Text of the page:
A good new study, which again confirms that saturated fat is anything but detrimental to our health. Most of the studies until now demonstrating improved thyroid function from saturated fat used coconut oil, and that has led to attacks from mainstream medicine that this pro-thyroid and healthy effect is unique to the coconut oil due to its contents of only medium chain saturated fats. Longer chain saturated fat, doctors say, are still bad for us and should be restricted. Well, the study below will hopefully pour cold water on that lie as the saturated fat intake measured in the study included mostly dairy, butter and fats from ruminant animals, and those fat sources contain predominantly long chain saturated fats such as palmitic and stearic acids. The finding about protein helping thyroid function is expected, not only because the amino acid tyrosine is needed to synthesize thyroid hormones, but also because protein intake tends to reduce serotonin synthesis in the brain. Serotonin is perhaps the main brake on metabolism, and has a direct suppressive effect on the thyroid gland. As such, anything reducing serotonin and/or blocking its effects is likely to raise the metabolic rate. Strangely enough, the study claims that foods high in sugar had negative effect on thyroid function, but the results of the study say the exact opposite – i.e. higher sugar intake was associated with lower TSH levels (which means better thyroid function and systemic health). Finally, the study corroborates the negative effects of PUFA on thyroid by demonstrating that regularly consuming fatty fish was associated with much higher TSH levels compared to controls.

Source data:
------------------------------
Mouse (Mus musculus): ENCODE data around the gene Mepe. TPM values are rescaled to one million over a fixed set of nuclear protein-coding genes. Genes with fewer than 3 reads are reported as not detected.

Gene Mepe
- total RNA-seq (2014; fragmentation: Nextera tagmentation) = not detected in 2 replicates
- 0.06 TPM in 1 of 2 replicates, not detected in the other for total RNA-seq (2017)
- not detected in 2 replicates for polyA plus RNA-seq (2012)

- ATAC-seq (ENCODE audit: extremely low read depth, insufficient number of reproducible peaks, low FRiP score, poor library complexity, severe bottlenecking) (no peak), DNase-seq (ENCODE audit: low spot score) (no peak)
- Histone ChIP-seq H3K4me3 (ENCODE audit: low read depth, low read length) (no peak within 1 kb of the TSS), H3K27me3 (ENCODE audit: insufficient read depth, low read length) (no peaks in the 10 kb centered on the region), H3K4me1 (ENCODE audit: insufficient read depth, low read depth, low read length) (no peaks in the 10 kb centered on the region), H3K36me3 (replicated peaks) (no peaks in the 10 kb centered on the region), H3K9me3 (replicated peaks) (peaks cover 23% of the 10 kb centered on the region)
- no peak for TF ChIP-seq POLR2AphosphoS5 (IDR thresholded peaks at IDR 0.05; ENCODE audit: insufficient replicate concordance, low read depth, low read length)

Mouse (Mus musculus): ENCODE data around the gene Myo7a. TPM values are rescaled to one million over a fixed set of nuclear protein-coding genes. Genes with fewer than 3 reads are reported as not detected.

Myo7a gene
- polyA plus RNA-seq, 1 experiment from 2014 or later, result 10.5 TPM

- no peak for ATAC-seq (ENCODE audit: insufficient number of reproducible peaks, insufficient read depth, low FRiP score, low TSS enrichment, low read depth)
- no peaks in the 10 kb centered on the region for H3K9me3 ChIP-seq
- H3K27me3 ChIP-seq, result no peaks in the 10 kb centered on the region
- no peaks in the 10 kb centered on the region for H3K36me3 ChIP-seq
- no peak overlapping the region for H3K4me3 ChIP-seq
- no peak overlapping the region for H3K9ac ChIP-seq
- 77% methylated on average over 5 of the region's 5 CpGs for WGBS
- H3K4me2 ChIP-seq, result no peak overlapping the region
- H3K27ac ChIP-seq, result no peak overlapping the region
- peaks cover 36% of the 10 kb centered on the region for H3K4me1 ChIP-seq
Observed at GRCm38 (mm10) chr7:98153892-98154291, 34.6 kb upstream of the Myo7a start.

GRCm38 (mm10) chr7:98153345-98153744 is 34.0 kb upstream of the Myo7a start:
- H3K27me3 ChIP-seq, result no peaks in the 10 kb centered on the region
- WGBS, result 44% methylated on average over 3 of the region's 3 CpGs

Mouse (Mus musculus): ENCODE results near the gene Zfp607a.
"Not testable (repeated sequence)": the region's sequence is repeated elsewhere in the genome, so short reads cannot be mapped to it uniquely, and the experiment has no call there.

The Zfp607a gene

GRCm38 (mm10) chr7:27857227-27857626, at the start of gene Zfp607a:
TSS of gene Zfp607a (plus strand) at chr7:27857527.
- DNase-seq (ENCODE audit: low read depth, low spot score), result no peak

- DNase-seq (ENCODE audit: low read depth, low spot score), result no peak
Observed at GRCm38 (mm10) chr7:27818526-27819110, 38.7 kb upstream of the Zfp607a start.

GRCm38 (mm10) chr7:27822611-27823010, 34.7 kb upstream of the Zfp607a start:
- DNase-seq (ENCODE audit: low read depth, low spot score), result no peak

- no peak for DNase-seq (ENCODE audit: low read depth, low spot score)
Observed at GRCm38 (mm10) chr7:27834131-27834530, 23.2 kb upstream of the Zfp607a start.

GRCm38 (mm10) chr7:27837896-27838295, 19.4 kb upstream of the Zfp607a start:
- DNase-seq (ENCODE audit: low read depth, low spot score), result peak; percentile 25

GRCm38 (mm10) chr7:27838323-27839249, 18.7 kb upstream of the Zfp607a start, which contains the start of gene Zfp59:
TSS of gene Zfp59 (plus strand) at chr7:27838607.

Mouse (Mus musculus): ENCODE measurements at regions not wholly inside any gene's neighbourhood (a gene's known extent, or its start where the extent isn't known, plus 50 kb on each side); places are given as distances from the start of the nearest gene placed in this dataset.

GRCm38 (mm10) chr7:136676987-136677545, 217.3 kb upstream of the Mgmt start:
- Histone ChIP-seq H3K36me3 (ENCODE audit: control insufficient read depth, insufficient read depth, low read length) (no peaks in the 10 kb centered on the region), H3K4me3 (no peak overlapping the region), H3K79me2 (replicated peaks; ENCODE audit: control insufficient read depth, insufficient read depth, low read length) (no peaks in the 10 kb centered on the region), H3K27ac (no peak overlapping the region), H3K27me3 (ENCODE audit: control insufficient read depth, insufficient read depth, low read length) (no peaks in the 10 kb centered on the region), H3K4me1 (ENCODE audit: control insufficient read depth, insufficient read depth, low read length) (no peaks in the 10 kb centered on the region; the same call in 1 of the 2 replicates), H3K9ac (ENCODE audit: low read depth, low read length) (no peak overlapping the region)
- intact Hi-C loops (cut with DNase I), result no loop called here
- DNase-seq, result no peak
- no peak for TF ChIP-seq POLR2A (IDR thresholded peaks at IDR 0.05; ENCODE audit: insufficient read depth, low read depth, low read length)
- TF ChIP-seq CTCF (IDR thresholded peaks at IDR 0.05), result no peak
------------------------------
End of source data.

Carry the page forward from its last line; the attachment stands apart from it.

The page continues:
“…According to data from a cross-sectional study published in the journal Nutrition, eating meals high in protein and saturated fatty acids often is linked to higher thyroid function. This study found that eating meals with a high glycemic index on a regular basis has a detrimental impact on thyroid function. Simultaneously, ‘healthy foods’ with high protein content and foods high in saturated fatty acids, which are not restricted in today’s diet, were found to have beneficial effects on thyroid function.The goal of this ground-breaking study was to look at the effects of a wide range of dietary variables on plasma levels of free triiodothyronine, free thyroxine, and thyroid-stimulating hormone. A total of 4,585 people from three Croatian regions were recruited to take part in the study (60.1 percent women; mean age, 53.5 years). Blood samples were obtained from all of the subjects to determine plasma-free T3, free T4, and TSH levels. The researchers looked into the links between free T3, free T4, and TSH in each dietary category. The study highlights: • In comparison to men, women exhibited greater TSH levels and lower free T3 and T4 levels. • Non-smokers and ex-smokers have lower TSH levels than smokers. • In the research group, 4,217 people had free T3 levels that were within normal limits. Adults who ate more bacon and sausages had greater free T3 levels, but eating more mushrooms and pickled vegetables had a negative correlation with free T3. • 4,124 people had free T4 levels that were within normal limits. Pork, cattle, and eggs, as well as mushrooms and canned or pickled vegetables, butter, and animal fat, were linked to decreased free T4 levels. • Free T4 was positively linked with eating a lot of fish, white bread instead of whole-grain bread, fruit juices, Cedevita vitamin drinks, non-alcoholic beverages, bacon and sausages, powdered soups, and vegetable juice. • There were 3,866 individuals in the research group who had normal TSH levels. Consuming a lot of fruit juices, Cedevita vitamin drinks, and non-alcoholic beverages was linked to lower plasma TSH levels, but eating a lot of venison or fish was linked to higher plasma TSH levels. ‘This is the first study to analyze the influence of a comprehensive set of dietary factors on plasma free triiodothyronine, free thyroxine, and thyroid-stimulating hormone levels, the study showed frequent consumption of foods with a high glycemic index showed a positive association with fT3 and fT4 levels and a negative association with TSH levels…”